Study for a Portrait

Study For a Portrait – Watercolor – 8.5 x 11 inches.

A while ago I posted a drawing of two musicians — a base player and a drummer — and I apologized that the image was a sketch, only a “rehearsal,” and not a finished product. To my surprise, the unfinished quality of the drawing didn’t bother anyone. In fact, a former dancer said that she loved rehearsals in general and the informality of my sketch in particular.

So here’s another sketch, a rehearsal for a portrait that I recently finished. Perhaps I’ll post that painting too, someday.

The room is on the top floor of the last house on a dead end road in Lugano, Switzerland. It’s a hot afternoon in July and the windows are open to catch a breath, any breath, of air. My brother Tim writes at the dining room table. Jayne, his wife, sits on a windowsill. Their son Jake plays the guitar. (Stella, a small schnauzer, dozes under a chair nearby, but I forgot to include her.)

Aside from the presence of my family, what attracted my imagination to this scene was the summer light and shadows. Oaks and walnut trees surround the house. The green hillside behind Jayne is a vineyard. There’s a lawn below us and an orchard of apple trees. A pergola and a picnic table await for us to arrive soon with a plate of olives and Jayne’s foccacia, and a bottle of Montepulciano d’Abruzzo.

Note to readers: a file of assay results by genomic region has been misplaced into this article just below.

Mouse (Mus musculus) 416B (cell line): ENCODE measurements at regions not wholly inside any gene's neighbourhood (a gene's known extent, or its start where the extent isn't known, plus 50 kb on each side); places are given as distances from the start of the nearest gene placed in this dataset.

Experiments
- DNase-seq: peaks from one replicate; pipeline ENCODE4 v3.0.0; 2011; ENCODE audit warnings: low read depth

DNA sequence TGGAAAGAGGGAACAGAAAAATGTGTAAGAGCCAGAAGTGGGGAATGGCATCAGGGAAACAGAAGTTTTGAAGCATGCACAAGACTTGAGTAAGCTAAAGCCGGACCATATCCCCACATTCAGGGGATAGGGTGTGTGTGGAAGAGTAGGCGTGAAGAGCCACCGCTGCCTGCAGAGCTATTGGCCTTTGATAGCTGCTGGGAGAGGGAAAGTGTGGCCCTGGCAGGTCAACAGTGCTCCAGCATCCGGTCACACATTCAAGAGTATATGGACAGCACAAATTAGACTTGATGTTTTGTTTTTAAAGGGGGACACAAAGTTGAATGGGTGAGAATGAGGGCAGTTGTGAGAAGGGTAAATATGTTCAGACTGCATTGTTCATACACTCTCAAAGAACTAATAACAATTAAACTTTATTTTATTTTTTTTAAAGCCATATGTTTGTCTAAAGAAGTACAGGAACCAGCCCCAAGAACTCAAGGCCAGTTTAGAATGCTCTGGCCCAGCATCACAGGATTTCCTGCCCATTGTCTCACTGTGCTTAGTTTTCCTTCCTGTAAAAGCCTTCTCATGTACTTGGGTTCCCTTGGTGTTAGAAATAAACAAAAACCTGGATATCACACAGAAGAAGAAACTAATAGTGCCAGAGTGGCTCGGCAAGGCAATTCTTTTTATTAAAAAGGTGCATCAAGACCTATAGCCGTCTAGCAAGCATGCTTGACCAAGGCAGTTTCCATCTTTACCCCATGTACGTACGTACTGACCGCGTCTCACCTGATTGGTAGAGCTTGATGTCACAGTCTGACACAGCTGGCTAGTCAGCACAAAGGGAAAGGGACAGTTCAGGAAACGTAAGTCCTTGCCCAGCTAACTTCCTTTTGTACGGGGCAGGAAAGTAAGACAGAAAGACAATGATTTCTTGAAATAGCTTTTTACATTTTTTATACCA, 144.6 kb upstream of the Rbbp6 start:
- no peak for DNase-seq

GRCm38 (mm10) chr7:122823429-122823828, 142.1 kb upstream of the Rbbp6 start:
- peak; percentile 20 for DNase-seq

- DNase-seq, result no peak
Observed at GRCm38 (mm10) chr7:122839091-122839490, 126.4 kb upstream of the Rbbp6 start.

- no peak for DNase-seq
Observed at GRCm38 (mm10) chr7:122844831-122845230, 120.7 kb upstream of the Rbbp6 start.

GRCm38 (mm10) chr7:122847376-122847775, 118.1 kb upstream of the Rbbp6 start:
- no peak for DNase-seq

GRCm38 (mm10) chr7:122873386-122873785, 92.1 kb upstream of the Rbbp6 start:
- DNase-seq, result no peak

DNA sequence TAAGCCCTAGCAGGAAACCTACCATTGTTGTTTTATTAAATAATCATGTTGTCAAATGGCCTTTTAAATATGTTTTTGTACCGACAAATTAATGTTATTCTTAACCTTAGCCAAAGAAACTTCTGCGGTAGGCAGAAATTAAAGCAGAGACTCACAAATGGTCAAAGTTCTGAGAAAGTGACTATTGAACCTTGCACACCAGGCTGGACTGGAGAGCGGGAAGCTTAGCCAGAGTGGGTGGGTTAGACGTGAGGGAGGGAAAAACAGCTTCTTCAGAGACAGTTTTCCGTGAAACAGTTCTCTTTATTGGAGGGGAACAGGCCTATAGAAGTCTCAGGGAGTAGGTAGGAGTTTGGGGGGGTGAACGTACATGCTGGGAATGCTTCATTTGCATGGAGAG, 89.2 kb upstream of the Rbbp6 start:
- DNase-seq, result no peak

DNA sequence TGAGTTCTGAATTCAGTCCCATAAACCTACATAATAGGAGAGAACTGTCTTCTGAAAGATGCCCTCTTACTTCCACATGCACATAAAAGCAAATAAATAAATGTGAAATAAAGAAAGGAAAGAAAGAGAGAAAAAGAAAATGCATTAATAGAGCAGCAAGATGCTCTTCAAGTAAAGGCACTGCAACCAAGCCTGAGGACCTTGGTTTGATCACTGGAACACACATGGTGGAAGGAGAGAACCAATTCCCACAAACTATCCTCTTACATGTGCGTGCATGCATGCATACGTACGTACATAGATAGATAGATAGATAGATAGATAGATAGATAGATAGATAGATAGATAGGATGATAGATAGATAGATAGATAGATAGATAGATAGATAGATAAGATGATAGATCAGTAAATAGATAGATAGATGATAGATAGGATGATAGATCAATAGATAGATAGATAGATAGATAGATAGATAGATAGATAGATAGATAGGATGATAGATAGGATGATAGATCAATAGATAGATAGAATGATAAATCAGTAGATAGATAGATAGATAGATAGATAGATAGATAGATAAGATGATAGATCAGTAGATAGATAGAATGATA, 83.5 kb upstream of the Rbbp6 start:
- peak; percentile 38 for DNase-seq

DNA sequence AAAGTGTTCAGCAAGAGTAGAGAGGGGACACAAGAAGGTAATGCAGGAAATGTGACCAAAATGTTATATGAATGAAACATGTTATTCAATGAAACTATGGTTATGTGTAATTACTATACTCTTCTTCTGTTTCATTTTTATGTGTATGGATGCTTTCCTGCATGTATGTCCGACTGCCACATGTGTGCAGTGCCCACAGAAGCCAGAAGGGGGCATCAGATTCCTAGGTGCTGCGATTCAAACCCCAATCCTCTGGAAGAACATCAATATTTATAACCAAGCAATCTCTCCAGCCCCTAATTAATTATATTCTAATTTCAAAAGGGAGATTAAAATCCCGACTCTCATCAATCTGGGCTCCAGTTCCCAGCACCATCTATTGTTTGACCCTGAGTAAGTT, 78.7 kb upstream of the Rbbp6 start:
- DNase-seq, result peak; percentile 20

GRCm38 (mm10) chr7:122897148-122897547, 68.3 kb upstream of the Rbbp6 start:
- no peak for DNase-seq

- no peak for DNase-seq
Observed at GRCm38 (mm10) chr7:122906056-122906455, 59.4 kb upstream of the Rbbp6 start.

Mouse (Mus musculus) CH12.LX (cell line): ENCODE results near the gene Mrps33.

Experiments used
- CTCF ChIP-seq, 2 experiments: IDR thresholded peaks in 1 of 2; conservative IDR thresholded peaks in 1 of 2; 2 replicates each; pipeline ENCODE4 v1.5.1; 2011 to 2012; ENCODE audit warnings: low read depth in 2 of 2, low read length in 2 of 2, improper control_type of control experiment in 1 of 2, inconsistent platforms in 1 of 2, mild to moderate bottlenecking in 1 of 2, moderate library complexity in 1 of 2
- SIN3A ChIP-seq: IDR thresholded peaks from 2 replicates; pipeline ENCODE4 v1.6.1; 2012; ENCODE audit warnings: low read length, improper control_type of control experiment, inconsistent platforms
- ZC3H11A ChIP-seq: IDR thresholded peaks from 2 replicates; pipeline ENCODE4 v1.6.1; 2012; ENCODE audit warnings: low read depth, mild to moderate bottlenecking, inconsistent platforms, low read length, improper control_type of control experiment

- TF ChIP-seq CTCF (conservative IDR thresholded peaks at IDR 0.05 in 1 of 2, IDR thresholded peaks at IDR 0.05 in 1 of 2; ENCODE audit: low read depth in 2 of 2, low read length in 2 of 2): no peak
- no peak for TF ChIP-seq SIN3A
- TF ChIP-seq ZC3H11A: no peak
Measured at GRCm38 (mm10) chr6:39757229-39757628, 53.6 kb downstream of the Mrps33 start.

Apart from the radiators on the walls, there’s nothing to suggest November winds and leafless trees and snows that will soon blanket the vineyard. Nor is there any hint that one of the people in the drawing will see only a few more summers.

But that’s another story, and another painting: the portrait that this sketch inspired, also carrying its own weight of memory.

One thought to “Study for a Portrait”

  1. Splash, splash and more splash. Summer in splashes of color: from left to right, splash of terra cotta, splash of yellow, splash or red, splash of blue, then splash, splash, splash: yellow, white and, of course, green. The flashes of color, however, are held together inside the attenuated blues. It’s brilliant, Michael, that you draw our attention to November, latent in the several radiators, one just peeking over the table as a reminder of what’s to come.

    If this be a rehearsal, one will welcome the performance, but, shoot, the rehearsal is beautiful and complete as is.

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